I felt myself begin to unhinge as two years of work on self-expression and self-advocacy started to unravel. I have a friend who was a quiet and not-so-smiley child; he remembers adults telling him to smile all the time. He thought it was BS then, and thinks it’s BS now. I concur. But I’m going to take it a little further.
a) This is the student I talked about in Cute, part 1. She is always described as cute, and the tone used offers it as a “disability consolation prize.” By scolding her for expressing a healthy human emotion, she hears “You are only accepted when you are cute. You must fake being happy to be cute, and to be included.”
ii) Her personal bubble was violated. She was standing in her walker, with her head down. The other students know that any adaptive equipment (wheelchair, walker, hearing aids) are an extension of the bubble. An adult used a position of power to enter my student’s space without permission to tell her to smile. This was not a matter of safety. This was because the adult wanted to see this child smile. She hears, “People in power can violate my space to make themselves happy.”
3) Does this remind anyone else of street harassment? Can anyone else imagine the justification for this action and for street harassment sounding the same? You know what she hears when it’s justified? “I exist solely for visual benefit of others in my space.”
So, today, someone planted the seed in my student that her feelings are less important than her pretty smile. That expressing her healthy human emotions and advocating for her needs are only okay if they don’t make other people sad or uncomfortable.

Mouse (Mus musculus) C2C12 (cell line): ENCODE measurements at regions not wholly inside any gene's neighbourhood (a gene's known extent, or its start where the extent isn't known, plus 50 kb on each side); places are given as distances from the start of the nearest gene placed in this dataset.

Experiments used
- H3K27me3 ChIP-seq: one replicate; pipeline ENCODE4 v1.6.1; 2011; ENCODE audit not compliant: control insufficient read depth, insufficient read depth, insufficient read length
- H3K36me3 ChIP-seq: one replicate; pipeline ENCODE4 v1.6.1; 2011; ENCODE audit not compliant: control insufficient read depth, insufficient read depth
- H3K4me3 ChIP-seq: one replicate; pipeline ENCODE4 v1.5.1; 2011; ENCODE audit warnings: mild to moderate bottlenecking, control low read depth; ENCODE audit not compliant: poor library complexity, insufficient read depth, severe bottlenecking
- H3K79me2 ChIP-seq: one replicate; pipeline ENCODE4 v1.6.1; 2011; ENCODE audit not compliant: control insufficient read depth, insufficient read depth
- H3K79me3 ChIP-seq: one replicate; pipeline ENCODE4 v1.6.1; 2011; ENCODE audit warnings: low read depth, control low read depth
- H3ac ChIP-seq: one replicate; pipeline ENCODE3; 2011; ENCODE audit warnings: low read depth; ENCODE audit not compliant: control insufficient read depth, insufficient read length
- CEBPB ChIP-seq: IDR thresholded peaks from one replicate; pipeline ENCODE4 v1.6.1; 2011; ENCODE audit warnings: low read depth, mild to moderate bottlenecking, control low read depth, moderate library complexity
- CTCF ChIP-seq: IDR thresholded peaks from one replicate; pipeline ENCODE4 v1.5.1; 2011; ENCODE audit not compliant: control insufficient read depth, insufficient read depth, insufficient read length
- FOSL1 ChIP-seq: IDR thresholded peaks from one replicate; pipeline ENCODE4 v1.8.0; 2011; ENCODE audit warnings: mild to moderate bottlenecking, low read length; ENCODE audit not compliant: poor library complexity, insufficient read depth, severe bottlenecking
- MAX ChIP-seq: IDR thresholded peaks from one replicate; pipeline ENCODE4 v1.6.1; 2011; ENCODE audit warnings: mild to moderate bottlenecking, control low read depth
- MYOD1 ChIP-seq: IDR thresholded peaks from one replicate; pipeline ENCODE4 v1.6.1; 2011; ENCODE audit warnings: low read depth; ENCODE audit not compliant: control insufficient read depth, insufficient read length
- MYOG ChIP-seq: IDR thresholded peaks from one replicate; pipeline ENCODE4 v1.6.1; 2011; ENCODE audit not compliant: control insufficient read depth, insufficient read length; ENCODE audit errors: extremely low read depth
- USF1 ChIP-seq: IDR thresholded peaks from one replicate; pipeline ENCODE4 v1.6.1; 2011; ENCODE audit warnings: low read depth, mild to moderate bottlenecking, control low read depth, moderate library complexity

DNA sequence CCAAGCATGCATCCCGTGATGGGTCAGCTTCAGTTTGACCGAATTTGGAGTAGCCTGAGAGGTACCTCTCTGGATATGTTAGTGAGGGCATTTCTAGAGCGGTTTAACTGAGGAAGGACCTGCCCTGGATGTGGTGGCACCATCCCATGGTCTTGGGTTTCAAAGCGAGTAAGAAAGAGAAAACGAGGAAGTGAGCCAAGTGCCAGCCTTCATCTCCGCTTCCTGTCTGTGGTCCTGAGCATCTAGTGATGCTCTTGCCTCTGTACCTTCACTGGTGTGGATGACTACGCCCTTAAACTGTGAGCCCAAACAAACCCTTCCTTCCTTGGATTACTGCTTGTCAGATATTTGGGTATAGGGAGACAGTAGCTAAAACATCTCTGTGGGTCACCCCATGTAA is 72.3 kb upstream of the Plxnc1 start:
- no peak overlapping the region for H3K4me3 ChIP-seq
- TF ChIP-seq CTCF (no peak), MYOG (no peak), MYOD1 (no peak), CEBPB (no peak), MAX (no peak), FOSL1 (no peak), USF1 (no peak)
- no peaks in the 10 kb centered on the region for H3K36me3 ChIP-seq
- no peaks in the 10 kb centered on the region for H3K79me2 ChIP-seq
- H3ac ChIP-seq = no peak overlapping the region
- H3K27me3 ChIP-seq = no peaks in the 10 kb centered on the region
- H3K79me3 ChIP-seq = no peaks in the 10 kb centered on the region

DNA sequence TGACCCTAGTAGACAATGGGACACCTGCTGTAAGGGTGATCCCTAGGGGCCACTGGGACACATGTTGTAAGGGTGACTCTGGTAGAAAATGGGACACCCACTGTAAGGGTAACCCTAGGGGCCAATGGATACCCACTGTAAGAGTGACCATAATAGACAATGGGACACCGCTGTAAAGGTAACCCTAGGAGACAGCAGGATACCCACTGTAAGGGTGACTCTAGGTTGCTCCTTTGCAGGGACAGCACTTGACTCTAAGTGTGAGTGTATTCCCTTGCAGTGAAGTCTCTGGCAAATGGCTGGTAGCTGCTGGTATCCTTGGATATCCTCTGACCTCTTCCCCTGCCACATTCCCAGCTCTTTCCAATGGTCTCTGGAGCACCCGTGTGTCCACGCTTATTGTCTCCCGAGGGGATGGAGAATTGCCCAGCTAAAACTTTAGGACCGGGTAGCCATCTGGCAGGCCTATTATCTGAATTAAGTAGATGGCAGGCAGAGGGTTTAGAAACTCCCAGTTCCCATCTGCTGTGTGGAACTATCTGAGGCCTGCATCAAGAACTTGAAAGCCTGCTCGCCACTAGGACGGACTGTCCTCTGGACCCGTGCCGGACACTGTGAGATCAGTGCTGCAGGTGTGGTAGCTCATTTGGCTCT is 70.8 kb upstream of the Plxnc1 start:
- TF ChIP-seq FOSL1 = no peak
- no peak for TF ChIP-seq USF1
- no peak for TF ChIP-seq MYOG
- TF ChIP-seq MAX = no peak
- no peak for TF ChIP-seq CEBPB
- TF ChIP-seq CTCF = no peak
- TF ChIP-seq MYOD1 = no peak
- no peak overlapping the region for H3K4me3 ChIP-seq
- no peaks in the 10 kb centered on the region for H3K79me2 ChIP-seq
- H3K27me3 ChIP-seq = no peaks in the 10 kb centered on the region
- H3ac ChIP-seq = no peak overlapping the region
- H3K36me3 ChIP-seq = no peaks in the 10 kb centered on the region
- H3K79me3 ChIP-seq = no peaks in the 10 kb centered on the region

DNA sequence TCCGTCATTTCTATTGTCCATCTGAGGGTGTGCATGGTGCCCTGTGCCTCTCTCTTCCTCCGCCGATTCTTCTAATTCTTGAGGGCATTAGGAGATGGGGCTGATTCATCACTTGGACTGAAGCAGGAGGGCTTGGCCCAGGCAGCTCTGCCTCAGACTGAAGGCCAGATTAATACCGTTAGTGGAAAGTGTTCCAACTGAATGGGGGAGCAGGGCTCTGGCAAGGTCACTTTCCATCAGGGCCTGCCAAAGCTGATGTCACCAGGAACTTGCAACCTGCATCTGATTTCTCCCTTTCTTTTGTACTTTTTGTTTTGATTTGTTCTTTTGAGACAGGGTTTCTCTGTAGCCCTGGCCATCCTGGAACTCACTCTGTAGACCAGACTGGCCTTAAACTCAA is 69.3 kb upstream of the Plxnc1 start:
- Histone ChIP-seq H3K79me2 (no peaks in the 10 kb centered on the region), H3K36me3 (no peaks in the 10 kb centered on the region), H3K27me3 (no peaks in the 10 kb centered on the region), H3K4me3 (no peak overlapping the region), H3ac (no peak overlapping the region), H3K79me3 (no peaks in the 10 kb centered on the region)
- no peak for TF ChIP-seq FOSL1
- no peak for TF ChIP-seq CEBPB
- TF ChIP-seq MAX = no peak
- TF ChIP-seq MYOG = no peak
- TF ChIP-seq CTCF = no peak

And that’s not okay.
I can speak for myself. I am teaching my students to do the same. I would like to close with some words from an Autistic blogger who has a few things to say about the forced smile; her words made me weep.
Even something so seemingly simple as the constant pressure to smile. Everybody wanted me to smile. And I was told that I was such a pretty girl and ought to smile. And I was told that I was so pretty when I smiled. And it was so important to everyone that, after a while, I sat in front of the bathroom mirror practicing faces, trying to find the muscle-feeling that would make a smile. I practiced and perfected until I could make a smile on demand. I worked hard until I had a smile that made everyone happy and got them to quit bothering me. And now, when I am afraid that I am being a bad girl, when I am resisting what someone else wants, when I am feeling the pressure to be a rag doll again, to be whatever and whomever I am being asked to be, I put on that smile as a shield to protect the tiny scraps that are left inside me as I give in and give up who and what I am because the pressure to comply is so huge and so uncomfortable. And because I was never allowed to say no, never allowed to own myself, never allowed to not-want and still be a good-girl.
EDIT: I later spoke to this staffer, and we had a conversation about The Bubble. I think we’re on the same page now, and The Bubble shall henceforth remain intact.